In West Bank, Family of First Palestinian-American Woman in Congress Cheer Her On

Rashida Tlaib has become 'a source of pride for Palestine and the entire Arab and Muslim world,' says her uncle, Bassam Tlaib

Democratic U.S. congressional candidate Rashida Tlaib celebrates with family and friends at her midterm election night party in Detroit, Michigan, U.S. November 6, 2018.
REBECCA COOK / REUTERS

The entire world was awaiting the results of the U.S. midterm elections, but interest was especially high in one Palestinian village in the West Bank. The small agricultural community of Beit Ur al-Fauqa, west of Ramallah, was eager to find out whether Rashida Tlaib had won her bid to represent Michigan in the U.S. House of Representatives.

Tlaib, a Democrat, ran virtually unopposed in Michigan’s 13th congressional district, which encompasses southwest Detroit and its suburbs west to the city of Dearborn. She previously served in Michigan’s state legislature

With her win, Tlaib, 44, will become the first Palestinian-American woman to serve in the U.S. Congress. Alongside incoming Minnesota Representative Ilhan Omar, she will also be one of the first Muslim women to join the congressional ranks.

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“I’m going to speak truth to power,” Tlaib told the Detroit Free Press on election night on Tuesday. “I obviously have a set agenda that’s not going to be a priority for the current president but that doesn’t mean I’m not going to push back.”

Tlaib’s district is home to one of the largest Arab-American populations in the United States. Her win highlights a wave of Palestinian diaspora candidates and activists who have embraced the Democratic Party’s progressive wing at a low point in U.S.-Palestinian relations under Republican President Donald Trump.

Tlaib’s parents immigrated to the United States, and Tlaib keeps in touch with her relatives there. Her husband, Fayez Tlaib, is also from Beit Ur al-Fauqa, says Bassam Tlaib, a maternal uncle.

Rashida Tlaib’s father, from the East Jerusalem village of Beit Hanina, moved to the United States in the late 1960s. He returned in the mid-1970s and married Bassam Tlaib’s sister Faiza. The couple returned to America and had a family.

Because Rashida Tlaib married a relative of her mother’s, her married name is the same as her mother’s maiden name.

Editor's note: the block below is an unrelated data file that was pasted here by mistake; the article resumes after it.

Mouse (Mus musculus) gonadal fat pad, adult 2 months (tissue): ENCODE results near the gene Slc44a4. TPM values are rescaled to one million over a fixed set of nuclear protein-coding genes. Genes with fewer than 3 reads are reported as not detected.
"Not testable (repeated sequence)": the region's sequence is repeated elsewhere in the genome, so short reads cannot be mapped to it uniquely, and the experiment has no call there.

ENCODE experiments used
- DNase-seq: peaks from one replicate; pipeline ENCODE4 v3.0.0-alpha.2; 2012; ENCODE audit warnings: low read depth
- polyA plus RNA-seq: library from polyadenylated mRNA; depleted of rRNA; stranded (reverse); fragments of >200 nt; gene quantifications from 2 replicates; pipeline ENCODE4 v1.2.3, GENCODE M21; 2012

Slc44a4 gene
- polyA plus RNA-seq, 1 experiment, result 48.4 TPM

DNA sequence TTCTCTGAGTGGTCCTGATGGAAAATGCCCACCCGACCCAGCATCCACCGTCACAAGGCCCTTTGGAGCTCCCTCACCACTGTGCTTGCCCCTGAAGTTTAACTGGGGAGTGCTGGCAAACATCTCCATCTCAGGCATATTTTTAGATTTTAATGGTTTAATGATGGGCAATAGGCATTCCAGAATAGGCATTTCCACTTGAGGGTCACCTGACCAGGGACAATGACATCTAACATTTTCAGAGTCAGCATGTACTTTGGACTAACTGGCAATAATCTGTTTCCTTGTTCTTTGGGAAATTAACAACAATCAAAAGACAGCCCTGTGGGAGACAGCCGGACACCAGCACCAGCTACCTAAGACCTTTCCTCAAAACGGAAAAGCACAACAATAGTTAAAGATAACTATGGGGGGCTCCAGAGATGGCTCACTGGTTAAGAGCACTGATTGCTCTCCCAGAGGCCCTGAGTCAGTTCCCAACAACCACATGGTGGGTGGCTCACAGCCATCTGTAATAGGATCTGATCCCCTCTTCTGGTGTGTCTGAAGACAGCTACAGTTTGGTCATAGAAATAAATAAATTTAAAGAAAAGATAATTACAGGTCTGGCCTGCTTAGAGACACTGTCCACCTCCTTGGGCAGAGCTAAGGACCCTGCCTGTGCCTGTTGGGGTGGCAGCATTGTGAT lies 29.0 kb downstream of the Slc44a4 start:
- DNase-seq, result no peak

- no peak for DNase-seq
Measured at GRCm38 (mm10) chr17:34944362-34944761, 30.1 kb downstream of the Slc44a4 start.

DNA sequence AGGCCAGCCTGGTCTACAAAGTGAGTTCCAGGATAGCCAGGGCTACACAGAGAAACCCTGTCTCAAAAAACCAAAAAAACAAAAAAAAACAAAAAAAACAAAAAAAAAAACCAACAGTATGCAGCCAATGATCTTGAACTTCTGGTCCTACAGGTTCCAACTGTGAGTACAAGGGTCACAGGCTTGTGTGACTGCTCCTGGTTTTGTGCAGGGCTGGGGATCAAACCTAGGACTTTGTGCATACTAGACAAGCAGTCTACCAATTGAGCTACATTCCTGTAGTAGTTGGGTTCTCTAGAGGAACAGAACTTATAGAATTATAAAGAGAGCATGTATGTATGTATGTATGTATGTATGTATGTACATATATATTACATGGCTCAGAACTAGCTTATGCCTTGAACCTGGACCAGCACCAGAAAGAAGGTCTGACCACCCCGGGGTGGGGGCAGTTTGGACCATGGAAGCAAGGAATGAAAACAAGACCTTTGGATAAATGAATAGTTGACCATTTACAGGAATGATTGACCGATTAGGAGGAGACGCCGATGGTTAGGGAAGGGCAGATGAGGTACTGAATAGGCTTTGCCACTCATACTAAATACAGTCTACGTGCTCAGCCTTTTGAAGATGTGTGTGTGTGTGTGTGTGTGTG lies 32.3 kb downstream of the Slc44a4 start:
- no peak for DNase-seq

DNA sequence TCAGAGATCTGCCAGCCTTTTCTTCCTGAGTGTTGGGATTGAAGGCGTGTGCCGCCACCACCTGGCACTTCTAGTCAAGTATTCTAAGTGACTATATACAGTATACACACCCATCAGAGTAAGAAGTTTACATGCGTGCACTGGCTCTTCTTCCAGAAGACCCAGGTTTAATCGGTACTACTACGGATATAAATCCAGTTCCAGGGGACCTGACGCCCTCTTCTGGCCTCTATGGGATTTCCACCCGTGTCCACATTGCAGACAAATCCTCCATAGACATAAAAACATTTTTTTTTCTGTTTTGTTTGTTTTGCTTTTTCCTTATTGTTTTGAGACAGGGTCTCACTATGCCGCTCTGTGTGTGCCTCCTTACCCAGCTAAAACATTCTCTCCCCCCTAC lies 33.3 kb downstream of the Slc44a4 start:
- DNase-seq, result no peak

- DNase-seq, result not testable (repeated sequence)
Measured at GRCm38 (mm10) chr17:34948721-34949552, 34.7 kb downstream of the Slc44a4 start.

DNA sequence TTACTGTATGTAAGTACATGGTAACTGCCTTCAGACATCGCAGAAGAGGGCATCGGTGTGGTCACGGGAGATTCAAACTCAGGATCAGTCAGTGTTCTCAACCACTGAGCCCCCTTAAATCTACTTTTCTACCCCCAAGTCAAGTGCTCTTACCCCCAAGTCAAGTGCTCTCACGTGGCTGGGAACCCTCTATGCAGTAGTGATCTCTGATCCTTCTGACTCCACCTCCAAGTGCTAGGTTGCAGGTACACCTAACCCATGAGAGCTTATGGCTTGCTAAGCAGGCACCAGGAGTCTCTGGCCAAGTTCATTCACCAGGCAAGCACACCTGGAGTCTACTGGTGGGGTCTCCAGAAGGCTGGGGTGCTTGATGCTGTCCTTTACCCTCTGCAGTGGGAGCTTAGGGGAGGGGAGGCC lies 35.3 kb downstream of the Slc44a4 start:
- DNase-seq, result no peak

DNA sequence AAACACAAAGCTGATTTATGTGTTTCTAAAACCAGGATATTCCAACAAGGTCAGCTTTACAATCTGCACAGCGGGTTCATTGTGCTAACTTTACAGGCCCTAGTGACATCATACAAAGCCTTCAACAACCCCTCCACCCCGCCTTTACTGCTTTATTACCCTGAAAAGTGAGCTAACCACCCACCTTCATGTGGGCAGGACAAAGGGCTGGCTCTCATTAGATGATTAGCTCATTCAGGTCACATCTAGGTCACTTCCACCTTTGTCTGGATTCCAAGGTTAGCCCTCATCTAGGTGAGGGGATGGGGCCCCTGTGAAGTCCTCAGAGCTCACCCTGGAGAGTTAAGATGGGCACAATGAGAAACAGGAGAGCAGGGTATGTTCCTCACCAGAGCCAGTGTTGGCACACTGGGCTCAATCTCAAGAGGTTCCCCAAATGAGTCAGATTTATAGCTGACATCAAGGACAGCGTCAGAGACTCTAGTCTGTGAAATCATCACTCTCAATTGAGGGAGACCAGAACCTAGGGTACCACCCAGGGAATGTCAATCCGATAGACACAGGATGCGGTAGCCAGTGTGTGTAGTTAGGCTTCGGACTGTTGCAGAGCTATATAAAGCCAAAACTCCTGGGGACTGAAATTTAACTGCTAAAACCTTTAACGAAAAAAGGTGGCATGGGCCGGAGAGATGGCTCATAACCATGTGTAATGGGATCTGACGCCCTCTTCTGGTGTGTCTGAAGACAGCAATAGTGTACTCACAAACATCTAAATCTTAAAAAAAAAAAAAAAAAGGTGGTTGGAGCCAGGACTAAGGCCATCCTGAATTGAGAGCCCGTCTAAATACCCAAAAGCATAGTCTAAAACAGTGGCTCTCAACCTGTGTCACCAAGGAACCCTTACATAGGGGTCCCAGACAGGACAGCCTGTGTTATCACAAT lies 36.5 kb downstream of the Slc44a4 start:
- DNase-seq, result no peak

Faiza Tlaib frequently visits her family in the West Bank, most recently four months ago.  Rashida herself last visited the village in 2006, but her relatives hope she will visit again soon in her new role as a Congressional representative.

“We followed the elections and the results with bated breath, but we were relatively certain she’d win,” Bassam Tlaib said. “All the polls said she’d win, and that there was no one who could compete with her.

“We’re very proud of her and her achievement, and I hope she’ll serve her community while also bringing the Palestinian story more prominently into the U.S. House of Representatives,” he added.

A festive atmosphere prevailed in the village. The new congresswoman’s aunts and uncles, and especially her grandmother, rejoiced in her achievement, and every visitor to her grandmother’s house was given sweets as a symbol of her delight.

“We very much hope that Rashida will be a groundbreaker and exert a positive influence on the decision-making there, and that she’ll be supportive and explain about the Palestinian issue, about this nation that dreams of freedom and self-determination, to American and global public opinion,” Bassam Tlaib said..

“The success of [Tlaib and Campa-Najjar’s] progressive messaging on a wide range of issues, including Palestine, is reflective of a shifting public discourse that Palestine activists have played a role in shaping,” said Omar Baddar, deputy director of the Washington-based Arab American Institute.

Cautious optimism

Under Trump, Washington has alienated Palestinians by recognizing Jerusalem as Israel’s capital and moving the American embassy there, and by slashing U.S. funding of the UN body that aids Palestinians.

Palestinians have broken off contact with his administration, which has promised to announce a peace plan soon for the Israeli-Palestinian conflict.

In the West Bank city of Ramallah and throughout the territory, Palestinians took a cautious view of the election news.

“Change is incremental, and Palestinians in Palestine are intimately aware of that,” said Salem Barahmeh, executive director of the Ramallah-based Palestine Institute for Public Diplomacy.

“That said, Tlaib’s election is seen as a glimmer of hope in a very dark chapter in the Palestinian people’s history,” Barahmeh added.

Bassam Tlaib, the candidate’s uncle, said she had “stood against Trump” at a time when “even our Arab leaders are unwilling to face [him].”